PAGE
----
Phosphodiesterase regulation of nitric oxide signaling

David A. Kass, Eiki Takimoto, Takahiro Nagayama, Hunter C. Champion

Research output: Contribution to journalReview articlepeer-review

Abstract

Nitric oxide regulation of the cardiovascular system involves both cGMP-dependent and independent mechanisms. The former directly interacts with the family of catabolic phosphodiesterases (PDEs) that control cGMP levels and thus distal effects such as protein kinase G stimulation. Growing evidence supports an important role of several PDEs, including PDE1, PDE2, and PDE5, in the regulation of cGMP in both vascular smooth muscle and cardiac myocytes. These PDEs have relatively little impact on resting function, but they can potently modulate acute contractile tone in cells stimulated by external agonists such as angiotensin or catecholamines. Regulation by PDEs is compartmentalized, with selective interactions occurring between a given source of cGMP and PDE hydrolysis. PDE1 and/or PDE5 are also reportedly up-regulated in chronic disease conditions such as atherosclerosis or cardiac pressure-load stress and heart failure as well as in response to long-term exposure to nitrates. Such up-regulation is thought to contribute to vascular and cardiac pathophysiology and to drug tolerance. Recent studies utilizing selective PDE5 inhibitors support significant cross-signaling with NO-cGMP synthetic pathways that may be particularly helpful in treating certain disease states.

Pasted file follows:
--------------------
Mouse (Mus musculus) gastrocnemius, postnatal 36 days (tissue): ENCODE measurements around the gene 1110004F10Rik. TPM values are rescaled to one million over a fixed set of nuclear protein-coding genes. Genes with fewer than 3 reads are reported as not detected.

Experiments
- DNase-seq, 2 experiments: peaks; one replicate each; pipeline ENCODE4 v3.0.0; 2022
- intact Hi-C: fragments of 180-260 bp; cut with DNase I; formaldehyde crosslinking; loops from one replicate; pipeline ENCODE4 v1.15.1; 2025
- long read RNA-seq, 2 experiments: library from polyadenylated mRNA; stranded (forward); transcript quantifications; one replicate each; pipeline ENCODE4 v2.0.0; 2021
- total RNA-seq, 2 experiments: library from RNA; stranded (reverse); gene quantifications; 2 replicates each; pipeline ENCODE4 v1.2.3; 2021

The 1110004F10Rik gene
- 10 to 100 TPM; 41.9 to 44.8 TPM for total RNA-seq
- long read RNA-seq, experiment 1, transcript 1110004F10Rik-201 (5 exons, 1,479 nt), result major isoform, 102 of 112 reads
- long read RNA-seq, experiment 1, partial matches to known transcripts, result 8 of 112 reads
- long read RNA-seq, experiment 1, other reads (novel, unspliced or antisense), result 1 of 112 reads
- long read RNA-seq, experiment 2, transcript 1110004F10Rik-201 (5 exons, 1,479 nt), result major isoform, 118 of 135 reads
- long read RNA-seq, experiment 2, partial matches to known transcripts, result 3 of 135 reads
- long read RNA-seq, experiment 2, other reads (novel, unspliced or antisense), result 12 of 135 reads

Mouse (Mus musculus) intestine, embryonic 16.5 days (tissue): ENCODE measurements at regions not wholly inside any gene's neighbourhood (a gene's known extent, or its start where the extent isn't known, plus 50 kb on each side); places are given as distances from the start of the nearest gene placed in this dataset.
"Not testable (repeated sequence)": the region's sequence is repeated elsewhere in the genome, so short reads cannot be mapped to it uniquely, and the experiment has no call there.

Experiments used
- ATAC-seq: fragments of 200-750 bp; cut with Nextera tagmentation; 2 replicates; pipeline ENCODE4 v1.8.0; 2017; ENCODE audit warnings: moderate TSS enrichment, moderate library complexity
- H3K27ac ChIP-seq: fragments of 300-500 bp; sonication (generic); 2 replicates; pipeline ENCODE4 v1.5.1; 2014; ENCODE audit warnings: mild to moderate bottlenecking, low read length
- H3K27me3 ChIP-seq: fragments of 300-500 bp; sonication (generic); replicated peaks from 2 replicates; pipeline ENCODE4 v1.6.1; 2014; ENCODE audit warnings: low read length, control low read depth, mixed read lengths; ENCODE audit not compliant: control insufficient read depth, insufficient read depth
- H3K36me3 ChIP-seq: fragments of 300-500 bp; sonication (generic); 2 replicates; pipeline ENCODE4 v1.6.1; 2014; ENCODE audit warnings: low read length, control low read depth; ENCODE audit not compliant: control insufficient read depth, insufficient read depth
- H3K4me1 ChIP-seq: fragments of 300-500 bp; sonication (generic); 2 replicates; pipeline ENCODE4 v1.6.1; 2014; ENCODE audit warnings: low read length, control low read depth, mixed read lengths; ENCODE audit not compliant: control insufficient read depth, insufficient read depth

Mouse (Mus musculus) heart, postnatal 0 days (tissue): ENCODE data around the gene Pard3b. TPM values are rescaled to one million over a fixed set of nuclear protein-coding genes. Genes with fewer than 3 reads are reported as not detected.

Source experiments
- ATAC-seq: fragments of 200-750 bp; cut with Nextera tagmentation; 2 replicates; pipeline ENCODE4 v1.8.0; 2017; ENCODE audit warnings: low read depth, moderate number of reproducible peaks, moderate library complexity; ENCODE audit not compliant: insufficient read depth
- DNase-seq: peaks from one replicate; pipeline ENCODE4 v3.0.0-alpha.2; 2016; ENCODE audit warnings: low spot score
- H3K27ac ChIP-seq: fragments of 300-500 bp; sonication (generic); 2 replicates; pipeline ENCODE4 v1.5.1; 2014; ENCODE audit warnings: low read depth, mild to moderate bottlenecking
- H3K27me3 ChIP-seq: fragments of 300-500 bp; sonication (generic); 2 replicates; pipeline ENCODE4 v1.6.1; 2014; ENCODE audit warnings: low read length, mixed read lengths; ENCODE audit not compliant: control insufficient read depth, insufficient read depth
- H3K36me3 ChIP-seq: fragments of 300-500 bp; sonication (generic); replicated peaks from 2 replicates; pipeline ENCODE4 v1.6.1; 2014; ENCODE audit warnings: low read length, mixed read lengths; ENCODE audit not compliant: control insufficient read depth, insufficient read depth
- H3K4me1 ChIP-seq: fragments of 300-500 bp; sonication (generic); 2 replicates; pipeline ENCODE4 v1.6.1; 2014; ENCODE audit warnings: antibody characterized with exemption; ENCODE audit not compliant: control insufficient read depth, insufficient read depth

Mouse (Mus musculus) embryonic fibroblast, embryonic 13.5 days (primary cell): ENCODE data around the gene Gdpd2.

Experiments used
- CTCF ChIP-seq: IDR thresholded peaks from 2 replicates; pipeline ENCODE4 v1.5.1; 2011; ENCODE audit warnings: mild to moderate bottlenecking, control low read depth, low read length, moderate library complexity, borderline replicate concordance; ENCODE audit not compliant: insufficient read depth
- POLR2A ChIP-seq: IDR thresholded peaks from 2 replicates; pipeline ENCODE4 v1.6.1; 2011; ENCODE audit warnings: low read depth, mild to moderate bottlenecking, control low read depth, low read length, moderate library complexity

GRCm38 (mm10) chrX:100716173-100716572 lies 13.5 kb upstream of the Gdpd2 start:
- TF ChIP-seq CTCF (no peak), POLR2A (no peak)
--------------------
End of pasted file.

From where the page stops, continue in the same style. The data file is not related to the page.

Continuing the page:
Original languageEnglish (US)
Pages (from-to)303-314
Number of pages12
JournalCardiovascular research
Volume75
Issue number2
DOIs
StatePublished - Jul 15 2007

Keywords

  • Cyclic nucleotides
  • Heart function
  • Protein kinase G
  • Sildenafil
  • cGMP

ASJC Scopus subject areas

  • Physiology
  • Cardiology and Cardiovascular Medicine
  • Physiology (medical)

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